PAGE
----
There is very little in the literature on what a diagnosis of atypical mesothelial hyperplasia means in terms of patient outcome. We have data on survival from Group Mesopath in 67 cases that were labeled atypical mesothelial hyperplasia and 640 that were labeled outright mesothelioma. As shown in Figure 18, the 3-year survival associated with the atypical hyperplasia cases was about 60% versus approximately 15% for the mesothelioma cases. What this says is that our ability to predict malignancy is in one sense quite good because cases with definite histologic features of malignancy behave as mesotheliomas. However, if overt features of malignancy are not present, and we make a diagnosis of atypical mesothelial hyperplasia, then we are basically flipping a coin in terms of predicting outcome. The implication is that better markers of malignancy are needed.



(1.) Churg A, Colby TV, Cagle P, et al. The separation of benign and malignant mesothelial proliferations. Am J Surg Pathol. 2000;24(9):1183-2000.

(2.) Cagle PT, Churg A. Differential diagnosis of benign and malignant mesothelial proliferations on pleural biopsies. Arch Pathol Lab Med. 2005; 129(11):1421-1427.

(3.) Churg A, Cagle PT, Roggli VL. Tumors of the Serosal Membranes. Washington, DC: American Registry of Pathology; 2006. Atlas of Tumor Pathology; 4th series, fascicle 10.

(4.) Whitaker D, Henderson DW, Shilkin KB. The concept of mesothelioma in situ: implications for diagnosis and histogenesis. Semin Diagn Pathol. 1992;9(2): 151-161.

(5.) Mangano WE, Cagle PT, Churg A, Vollmer RT, Roggli VL. The diagnosis of desmoplastic malignant mesothelioma and its distinction from fibrous pleurisy: a histologic and immunohistochemical analysis of 31 cases including p53 immunostaining. Am J Clin Pathol. 1998;110(2):191-199.

(6.) Churg A, Cagle P, Colby TV, et al; US-Canadian Mesothelioma Reference Panel. The fake fat phenomenon in organizing pleuritis: a source of confusion with desmoplastic malignant mesotheliomas. Am J Surg Pathol. 2011;35(12): 1823-1829.

(7.) Mayall FG, Goddard H, Gibbs AR. p53 immunostaining in the distinction between benign and malignant mesothelial proliferations using formalin-fixed paraffin sections. J Pathol. 1992;168(4):377-381.

(8.) Cagle PT, Brown RW, Lebovitz RM. p53 immunostaining in the differentiation of reactive processes from malignancy in pleural biopsy specimens. Hum Pathol. 1994;25(5):443-448.

(9.) Attanoos RL, Griffin A, Gibbs AR. The use of immunohistochemistry in distinguishing reactive from neoplastic mesothelium: a novel use for desmin and comparative evaluation with epithelial membrane antigen, p53, platelet-derived growth factor-receptor, P-glycoprotein and Bcl-2. Histopathology. 2003;43(3): 231-238.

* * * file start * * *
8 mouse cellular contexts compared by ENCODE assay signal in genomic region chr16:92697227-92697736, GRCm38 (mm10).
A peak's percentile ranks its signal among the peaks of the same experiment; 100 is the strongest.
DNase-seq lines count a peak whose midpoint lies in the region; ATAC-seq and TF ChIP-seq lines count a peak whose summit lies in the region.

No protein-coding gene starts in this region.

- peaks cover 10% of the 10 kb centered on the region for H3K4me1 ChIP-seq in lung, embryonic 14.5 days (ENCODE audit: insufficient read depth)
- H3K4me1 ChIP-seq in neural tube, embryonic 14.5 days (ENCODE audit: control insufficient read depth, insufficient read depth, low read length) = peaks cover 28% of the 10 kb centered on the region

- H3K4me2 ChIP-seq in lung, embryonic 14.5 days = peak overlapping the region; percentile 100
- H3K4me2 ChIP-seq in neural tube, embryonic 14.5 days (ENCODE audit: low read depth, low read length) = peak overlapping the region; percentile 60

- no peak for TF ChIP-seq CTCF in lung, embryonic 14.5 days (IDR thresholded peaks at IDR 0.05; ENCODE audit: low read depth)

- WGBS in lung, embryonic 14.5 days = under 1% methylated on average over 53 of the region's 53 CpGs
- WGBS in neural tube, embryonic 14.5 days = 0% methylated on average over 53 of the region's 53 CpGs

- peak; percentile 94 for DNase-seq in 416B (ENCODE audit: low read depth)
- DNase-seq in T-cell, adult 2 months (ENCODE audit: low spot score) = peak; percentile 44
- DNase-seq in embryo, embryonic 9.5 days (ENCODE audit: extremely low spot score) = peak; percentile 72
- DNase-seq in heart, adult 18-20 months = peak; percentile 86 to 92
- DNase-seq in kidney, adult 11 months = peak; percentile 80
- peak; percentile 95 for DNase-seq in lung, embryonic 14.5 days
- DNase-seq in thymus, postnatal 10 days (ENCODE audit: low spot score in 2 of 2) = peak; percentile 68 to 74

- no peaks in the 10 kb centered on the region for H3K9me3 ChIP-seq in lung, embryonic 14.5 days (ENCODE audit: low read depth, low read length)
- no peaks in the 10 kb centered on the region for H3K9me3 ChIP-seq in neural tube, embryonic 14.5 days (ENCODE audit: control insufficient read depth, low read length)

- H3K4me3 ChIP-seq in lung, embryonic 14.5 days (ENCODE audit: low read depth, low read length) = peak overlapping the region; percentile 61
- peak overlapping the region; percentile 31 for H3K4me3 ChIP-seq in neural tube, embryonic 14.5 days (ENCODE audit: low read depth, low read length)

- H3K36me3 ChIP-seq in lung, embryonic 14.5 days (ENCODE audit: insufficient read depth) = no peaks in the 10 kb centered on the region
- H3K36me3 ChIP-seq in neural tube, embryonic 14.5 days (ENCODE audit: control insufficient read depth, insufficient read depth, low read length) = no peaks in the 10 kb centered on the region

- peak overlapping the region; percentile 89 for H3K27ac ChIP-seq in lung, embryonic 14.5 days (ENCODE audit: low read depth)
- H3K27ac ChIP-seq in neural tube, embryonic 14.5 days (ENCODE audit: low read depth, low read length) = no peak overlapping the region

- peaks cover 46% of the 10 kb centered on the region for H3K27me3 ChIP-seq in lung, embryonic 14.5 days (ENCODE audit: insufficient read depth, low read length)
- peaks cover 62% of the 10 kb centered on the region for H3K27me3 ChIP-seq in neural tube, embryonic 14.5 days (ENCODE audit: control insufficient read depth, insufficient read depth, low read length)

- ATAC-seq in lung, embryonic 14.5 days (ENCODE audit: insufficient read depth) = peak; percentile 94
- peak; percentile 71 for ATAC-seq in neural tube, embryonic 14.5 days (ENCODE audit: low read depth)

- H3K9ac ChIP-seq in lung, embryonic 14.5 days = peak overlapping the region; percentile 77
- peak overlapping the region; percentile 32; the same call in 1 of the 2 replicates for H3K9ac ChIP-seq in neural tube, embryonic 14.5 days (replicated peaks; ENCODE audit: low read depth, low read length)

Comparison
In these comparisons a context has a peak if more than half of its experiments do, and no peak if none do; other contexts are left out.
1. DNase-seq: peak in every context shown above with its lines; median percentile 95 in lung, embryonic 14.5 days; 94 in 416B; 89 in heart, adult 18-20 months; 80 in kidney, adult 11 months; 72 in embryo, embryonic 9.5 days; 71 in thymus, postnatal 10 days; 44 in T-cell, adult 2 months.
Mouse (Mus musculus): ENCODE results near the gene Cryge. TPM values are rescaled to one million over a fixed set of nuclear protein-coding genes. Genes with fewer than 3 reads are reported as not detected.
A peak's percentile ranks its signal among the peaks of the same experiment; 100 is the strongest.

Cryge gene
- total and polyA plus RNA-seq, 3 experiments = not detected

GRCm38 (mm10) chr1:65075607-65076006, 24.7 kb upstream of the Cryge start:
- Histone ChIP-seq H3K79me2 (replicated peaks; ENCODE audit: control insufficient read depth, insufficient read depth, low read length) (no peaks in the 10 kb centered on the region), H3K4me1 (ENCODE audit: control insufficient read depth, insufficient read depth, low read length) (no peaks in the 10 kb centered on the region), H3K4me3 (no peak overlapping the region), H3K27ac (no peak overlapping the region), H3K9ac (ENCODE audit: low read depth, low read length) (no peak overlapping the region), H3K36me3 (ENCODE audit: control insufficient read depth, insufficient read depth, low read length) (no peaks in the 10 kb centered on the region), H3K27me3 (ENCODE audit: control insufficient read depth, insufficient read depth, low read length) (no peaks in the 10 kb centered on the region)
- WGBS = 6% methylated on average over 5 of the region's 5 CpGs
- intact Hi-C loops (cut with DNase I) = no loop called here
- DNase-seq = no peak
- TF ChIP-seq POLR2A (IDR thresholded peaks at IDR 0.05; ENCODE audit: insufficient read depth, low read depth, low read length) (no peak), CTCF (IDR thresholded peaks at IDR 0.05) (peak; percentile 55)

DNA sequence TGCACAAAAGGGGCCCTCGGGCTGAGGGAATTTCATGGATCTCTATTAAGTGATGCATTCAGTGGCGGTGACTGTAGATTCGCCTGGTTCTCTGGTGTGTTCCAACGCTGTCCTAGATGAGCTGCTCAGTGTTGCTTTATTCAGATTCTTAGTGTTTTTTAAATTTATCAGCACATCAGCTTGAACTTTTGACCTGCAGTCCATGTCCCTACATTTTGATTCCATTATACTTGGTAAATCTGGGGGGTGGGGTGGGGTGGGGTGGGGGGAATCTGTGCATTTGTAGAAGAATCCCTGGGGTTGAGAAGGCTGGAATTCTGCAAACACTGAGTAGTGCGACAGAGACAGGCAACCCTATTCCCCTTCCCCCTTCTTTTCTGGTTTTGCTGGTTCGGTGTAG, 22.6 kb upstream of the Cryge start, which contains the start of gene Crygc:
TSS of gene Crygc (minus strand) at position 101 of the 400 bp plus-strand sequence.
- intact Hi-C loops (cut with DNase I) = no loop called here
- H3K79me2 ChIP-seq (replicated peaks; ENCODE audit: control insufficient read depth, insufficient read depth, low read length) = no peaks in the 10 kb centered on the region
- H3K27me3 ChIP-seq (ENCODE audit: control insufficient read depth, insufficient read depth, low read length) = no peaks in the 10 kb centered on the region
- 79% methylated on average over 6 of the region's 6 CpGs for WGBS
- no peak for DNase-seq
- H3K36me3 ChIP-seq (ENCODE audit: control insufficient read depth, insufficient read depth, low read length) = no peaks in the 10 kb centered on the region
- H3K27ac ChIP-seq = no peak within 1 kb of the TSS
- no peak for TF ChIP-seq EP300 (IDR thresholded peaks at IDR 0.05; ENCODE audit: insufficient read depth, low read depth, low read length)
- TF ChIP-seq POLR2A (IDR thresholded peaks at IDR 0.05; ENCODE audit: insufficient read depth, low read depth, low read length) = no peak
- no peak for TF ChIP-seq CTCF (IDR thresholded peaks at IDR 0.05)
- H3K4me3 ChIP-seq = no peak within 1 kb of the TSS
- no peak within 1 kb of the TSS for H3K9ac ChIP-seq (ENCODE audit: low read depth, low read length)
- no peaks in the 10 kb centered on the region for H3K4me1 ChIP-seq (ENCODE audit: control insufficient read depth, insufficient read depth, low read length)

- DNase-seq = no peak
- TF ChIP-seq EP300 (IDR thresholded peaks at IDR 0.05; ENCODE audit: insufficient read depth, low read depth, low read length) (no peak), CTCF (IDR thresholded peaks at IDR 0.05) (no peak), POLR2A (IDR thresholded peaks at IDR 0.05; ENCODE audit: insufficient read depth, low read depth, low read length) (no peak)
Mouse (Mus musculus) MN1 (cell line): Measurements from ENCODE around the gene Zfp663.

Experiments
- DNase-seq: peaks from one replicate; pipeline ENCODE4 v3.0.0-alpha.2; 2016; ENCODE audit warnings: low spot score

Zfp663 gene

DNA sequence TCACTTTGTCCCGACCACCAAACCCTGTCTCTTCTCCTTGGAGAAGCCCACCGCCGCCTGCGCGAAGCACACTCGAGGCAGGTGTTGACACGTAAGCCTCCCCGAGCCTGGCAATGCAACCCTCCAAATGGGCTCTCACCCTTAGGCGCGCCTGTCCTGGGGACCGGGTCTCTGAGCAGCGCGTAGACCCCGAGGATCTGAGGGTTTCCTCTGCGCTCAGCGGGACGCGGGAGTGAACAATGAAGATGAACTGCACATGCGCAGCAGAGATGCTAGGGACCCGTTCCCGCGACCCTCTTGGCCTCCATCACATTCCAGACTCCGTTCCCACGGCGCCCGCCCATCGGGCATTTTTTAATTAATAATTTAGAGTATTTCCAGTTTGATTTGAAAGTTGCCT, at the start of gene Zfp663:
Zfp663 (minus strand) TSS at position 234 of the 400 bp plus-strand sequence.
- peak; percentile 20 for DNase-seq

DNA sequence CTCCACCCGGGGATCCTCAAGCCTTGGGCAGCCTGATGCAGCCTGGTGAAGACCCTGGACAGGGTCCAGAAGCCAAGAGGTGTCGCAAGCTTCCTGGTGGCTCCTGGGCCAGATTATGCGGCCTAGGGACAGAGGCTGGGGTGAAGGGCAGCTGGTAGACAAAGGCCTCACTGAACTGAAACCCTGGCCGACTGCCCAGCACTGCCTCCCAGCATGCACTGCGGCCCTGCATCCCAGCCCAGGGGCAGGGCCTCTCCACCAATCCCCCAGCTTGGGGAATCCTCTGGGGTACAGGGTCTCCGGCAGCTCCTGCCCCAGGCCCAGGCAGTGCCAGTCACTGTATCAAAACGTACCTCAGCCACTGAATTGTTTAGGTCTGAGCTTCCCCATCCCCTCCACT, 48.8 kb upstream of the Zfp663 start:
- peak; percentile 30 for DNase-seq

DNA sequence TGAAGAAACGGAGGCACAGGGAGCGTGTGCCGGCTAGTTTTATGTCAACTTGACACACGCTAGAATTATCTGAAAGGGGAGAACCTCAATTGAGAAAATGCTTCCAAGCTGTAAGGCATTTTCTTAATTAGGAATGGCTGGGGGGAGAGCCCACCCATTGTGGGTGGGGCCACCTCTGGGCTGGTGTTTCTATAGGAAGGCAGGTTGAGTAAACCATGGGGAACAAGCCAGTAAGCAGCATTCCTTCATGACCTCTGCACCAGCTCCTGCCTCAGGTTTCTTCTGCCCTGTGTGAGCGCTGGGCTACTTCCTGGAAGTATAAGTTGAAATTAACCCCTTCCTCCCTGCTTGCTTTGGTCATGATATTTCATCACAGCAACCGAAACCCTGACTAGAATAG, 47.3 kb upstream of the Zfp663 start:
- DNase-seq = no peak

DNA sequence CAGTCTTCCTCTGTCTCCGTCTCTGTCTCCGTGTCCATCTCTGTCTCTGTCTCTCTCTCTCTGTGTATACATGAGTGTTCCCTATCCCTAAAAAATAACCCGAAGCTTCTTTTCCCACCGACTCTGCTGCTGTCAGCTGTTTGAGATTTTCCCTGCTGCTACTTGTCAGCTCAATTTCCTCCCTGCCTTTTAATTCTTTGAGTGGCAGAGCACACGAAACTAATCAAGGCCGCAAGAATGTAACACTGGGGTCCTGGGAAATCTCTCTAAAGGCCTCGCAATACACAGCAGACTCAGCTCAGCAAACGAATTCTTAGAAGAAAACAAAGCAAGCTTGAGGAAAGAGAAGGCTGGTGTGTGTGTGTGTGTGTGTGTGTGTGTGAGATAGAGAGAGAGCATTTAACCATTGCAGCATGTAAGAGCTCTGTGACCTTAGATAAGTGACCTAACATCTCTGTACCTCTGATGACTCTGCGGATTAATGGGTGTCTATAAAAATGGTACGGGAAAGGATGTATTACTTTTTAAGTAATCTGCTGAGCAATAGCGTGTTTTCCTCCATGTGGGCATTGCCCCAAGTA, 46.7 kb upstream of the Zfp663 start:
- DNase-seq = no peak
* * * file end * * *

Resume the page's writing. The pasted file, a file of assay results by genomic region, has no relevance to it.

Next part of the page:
(10.) King J, Thatcher N, Pickering C, Hasleton P. Sensitivity and specificity of immunohistochemical antibodies used to distinguish between benign and malignant pleural disease: a systematic review of published reports. Histopa thology. 2006;49(6):561-568.

(11.) Kato Y, Tsuta K, Seki K, et al. Immunohistochemical detection of GLUT-1 can discriminate between reactive mesothelium and malignant mesothelioma. Mod Pathol. 2007;20(2):215-220.

(12.) Wu M, Sun Y, Li G, et al. Immunohistochemical detection of XIAP in mesothelium and mesothelial lesions. Am J Clin Pathol. 2007;128(5):783-787.

(13.) Shi M, Fraire AE, Chu P, et al. Oncofetal protein IMP3, a new diagnostic biomarker to distinguish malignant mesothelioma from reactive mesothelial proliferation. Am J Surg Pathol. 2011;35(6):878-882.

(14.) Monaco SE, Shuai Y, Bansal M, Krasinskas AM, Dacic S. The diagnostic utility of p16 FISH and GLUT-1 immunohistochemical analysis in mesothelial proliferations. Am J Clin Pathol. 2011;135(4):619-627.

(15.) Illei PB, Ladanyi M, Rusch VW, Zakowski MF. The use of CDKN2A deletion as a diagnostic marker for malignant mesothelioma in body cavity effusions. Cancer. 2003;99(1):51-56.

(16.) Chiosea S, Krasinskas A, Cagle PT, Mitchell KA, Zander DS, Dacic S. Diagnostic importance of 9p21 homozygous deletion in malignant mesothelio mas. Mod Pathol. 2008;21(6):742-747

Andrew Churg, MD; Francoise Galateau-Salle, MD

Accepted for publication April 2, 2012.

From the Department of Pathology, University of British Columbia, Vancouver, British Columbia, Canada (Dr Churg); and the Department of Pathology, CHU Caen, Caen, France (Dr Galateau-Salle).

The authors have no relevant financial interest in the products or companies described in this article.

Presented at the Houston Pathology Society meeting, Houston, Texas, April 28-29, 2012.

Reprints: Andrew Churg, MD, Department of Pathology, G227, University of British Columbia, 2211 Wesbrook Mall, Vancouver, BC V6T 2B5, Canada (e-mail:
Table 1. Causes of a Hemorrhagic Pleural Effusion

Infection (especially TB)
Pulmonary embolism/infarction
Benign asbestos effusion

Abbreviation: TB, tuberculosis.

Table 2. Causes of Necrosis in Mesothelial Proliferations

Malignant tumor
Mycobacterial and fungal infections
Talc pleurodesis

Table 3. Desmoplastic Mesothelioma Versus Organizing Pleuritis

Organizing Pleuritis Desmoplastic Mesothelioma

Cellularity greatest under effusion No zonation
 and decreases away from
 effusion (zonation)
No stromal invasion (but fibrous Stromal invasion into fat,
 tissue may develop in fat along muscle, lung
 with small vessels)
Cells immediately under effusion Atypia often hard to discern
 often very atypical
Capillaries perpendicular to Capillaries inconspicuous
Usually no necrosis Bland necrosis
No sarcomatous foci Sarcomatous foci
No nodular stromal expansions Nodular stromal expansions

Table 4. Immunohistochemical Markers Claimed in the
Literature to Separate Benign From Malignant Mesothelial

Marker Proposed Significance

Pankeratin Seen in both benign and malignant
 mesothelial processes
EMA Claimed to be marker of malignancy
p53 Claimed to be marker of malignancy
Desmin Claimed to be marker of benign
 mesothelial cells
GLUT-1 Claimed to be marker of malignancy
X-linked inhibitor Claimed to be marker of malignancy
 of apoptosis
IMP-3 Claimed to be marker of malignancy

Abbreviations: EMA, epithelial membrane antigen;GLUT-1,
glucose transporter-1.
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Author:Churg, Andrew; Galateau-Salle, Francoise
Publication:Archives of Pathology & Laboratory Medicine
Date:Oct 1, 2012